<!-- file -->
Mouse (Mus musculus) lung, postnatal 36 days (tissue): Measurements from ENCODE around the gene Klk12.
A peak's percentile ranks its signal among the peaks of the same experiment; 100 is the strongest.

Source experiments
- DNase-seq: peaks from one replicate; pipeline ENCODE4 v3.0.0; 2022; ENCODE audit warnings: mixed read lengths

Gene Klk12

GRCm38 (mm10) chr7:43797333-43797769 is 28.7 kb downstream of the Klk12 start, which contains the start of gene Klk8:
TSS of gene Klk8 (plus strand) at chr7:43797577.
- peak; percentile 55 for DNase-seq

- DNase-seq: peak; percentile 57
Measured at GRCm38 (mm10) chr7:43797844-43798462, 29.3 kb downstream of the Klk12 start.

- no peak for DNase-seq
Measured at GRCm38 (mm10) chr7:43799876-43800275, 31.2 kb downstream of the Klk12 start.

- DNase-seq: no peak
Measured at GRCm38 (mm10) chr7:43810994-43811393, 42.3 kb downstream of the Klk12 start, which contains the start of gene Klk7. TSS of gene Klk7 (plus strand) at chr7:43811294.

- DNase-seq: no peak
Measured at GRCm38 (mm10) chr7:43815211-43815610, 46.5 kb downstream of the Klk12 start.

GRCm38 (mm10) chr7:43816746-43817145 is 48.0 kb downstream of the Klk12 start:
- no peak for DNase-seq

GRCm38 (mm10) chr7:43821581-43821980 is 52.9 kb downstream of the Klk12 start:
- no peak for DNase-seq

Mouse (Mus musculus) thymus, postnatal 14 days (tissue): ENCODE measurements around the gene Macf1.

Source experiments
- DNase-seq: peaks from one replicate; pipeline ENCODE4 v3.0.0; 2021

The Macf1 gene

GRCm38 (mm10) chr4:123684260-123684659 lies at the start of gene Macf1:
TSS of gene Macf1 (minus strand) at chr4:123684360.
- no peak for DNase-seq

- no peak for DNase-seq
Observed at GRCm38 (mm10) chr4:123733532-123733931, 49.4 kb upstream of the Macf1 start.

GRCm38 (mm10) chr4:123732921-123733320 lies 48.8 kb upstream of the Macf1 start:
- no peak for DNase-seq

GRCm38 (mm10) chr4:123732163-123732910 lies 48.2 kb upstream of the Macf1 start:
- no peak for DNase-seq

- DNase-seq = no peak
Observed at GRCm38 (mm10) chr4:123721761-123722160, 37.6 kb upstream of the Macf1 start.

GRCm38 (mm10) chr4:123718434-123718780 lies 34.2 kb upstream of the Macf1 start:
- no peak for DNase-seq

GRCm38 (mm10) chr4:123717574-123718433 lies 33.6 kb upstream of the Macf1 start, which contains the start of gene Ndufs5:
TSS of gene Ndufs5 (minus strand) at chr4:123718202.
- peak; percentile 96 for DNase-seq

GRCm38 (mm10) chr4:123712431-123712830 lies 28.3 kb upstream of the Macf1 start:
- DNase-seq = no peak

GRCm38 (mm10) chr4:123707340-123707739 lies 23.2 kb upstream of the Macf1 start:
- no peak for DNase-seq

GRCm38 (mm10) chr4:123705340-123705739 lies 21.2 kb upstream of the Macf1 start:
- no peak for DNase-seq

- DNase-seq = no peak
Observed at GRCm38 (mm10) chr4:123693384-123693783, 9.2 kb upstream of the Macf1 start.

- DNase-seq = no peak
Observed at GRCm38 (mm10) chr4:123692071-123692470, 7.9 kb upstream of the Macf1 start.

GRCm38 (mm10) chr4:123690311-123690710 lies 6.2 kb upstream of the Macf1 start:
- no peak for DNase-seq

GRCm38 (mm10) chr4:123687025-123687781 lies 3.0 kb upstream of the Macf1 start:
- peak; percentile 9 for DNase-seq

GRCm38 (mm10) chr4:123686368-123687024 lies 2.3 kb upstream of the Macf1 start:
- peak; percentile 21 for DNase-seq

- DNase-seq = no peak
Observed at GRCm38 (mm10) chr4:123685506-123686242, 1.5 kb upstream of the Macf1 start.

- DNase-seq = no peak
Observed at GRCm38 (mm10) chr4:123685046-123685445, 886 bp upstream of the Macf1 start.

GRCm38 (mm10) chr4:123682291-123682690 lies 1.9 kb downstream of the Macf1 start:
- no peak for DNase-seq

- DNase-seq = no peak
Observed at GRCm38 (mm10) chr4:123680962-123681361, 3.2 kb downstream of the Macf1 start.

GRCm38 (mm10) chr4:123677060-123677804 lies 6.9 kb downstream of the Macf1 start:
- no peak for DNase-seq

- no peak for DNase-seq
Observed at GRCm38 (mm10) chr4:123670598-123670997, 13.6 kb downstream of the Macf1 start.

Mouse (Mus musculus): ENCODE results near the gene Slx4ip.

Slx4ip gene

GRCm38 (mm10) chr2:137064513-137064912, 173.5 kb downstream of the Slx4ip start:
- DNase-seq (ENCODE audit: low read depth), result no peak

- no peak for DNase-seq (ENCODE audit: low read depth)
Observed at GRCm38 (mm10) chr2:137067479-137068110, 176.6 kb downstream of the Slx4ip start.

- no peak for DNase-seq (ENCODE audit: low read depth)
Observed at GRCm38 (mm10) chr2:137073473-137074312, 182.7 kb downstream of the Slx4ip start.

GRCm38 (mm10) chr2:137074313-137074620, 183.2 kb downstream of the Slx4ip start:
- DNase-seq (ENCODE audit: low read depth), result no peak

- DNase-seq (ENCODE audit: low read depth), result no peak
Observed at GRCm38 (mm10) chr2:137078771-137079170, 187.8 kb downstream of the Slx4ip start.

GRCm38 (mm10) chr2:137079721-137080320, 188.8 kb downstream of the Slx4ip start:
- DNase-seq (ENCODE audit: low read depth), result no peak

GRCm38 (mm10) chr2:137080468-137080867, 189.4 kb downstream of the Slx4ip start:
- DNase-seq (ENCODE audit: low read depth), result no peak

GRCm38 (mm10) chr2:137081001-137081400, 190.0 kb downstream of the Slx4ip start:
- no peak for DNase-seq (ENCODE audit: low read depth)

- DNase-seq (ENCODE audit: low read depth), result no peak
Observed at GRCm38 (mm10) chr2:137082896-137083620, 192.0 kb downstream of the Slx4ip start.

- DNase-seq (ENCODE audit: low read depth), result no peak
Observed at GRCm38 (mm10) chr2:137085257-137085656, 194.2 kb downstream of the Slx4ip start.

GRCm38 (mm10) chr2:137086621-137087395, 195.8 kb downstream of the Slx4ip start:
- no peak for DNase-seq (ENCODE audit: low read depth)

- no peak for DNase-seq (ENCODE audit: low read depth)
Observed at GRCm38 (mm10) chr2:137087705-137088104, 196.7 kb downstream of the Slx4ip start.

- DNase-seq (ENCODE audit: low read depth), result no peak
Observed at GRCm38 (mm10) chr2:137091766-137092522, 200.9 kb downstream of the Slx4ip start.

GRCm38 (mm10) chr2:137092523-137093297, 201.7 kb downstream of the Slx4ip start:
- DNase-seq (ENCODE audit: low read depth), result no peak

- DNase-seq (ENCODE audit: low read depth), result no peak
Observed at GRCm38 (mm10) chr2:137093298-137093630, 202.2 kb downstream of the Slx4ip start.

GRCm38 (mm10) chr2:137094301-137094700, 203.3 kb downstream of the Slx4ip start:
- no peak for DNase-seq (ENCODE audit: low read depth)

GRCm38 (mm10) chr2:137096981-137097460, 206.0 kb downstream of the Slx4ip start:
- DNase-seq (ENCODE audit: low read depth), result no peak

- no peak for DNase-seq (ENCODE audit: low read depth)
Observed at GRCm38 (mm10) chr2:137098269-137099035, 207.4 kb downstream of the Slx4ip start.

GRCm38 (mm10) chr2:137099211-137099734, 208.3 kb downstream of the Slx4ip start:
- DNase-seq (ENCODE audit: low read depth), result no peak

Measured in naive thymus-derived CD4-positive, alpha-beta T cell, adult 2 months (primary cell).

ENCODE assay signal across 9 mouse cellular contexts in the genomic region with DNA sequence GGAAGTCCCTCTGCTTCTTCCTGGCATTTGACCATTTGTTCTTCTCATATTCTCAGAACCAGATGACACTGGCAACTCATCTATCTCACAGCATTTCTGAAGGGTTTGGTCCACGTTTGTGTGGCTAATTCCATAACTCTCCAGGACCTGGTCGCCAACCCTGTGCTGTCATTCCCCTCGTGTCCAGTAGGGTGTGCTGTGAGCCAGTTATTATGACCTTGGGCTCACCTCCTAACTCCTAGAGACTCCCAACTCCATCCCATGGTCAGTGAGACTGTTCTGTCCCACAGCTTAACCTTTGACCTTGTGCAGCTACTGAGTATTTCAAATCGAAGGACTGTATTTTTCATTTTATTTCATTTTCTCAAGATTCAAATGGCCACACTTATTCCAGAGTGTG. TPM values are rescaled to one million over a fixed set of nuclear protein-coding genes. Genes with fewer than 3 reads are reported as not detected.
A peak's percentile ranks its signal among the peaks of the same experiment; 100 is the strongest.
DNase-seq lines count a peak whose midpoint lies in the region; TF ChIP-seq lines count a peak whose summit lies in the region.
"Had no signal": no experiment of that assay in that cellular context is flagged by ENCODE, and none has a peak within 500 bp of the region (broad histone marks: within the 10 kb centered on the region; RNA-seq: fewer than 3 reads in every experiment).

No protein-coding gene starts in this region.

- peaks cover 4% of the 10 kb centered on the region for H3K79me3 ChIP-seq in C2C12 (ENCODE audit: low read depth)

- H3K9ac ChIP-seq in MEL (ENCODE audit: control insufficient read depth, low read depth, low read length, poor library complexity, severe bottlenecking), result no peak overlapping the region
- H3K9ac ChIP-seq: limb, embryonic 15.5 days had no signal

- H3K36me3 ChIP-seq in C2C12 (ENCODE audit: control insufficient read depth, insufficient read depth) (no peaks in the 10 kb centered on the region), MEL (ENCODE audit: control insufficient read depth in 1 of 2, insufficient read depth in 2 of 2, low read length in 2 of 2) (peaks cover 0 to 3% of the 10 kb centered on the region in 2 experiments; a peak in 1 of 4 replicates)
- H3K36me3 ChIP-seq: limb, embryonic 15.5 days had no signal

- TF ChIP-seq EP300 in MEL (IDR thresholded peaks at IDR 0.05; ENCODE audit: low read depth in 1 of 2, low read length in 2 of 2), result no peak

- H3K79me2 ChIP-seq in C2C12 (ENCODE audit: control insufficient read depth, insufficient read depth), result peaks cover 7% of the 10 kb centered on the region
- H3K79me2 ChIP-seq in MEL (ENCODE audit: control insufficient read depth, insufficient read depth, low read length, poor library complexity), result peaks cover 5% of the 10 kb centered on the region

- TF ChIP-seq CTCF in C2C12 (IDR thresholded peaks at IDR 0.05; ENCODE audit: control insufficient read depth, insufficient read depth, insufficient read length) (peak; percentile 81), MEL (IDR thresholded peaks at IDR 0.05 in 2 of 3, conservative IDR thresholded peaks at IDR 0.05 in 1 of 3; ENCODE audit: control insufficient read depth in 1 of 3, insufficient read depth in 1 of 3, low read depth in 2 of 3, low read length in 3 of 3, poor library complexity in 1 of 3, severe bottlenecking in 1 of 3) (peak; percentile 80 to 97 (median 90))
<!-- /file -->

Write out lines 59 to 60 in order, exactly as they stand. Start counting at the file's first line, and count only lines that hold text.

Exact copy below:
- DNase-seq = no peak
Observed at GRCm38 (mm10) chr4:123685046-123685445, 886 bp upstream of the Macf1 start.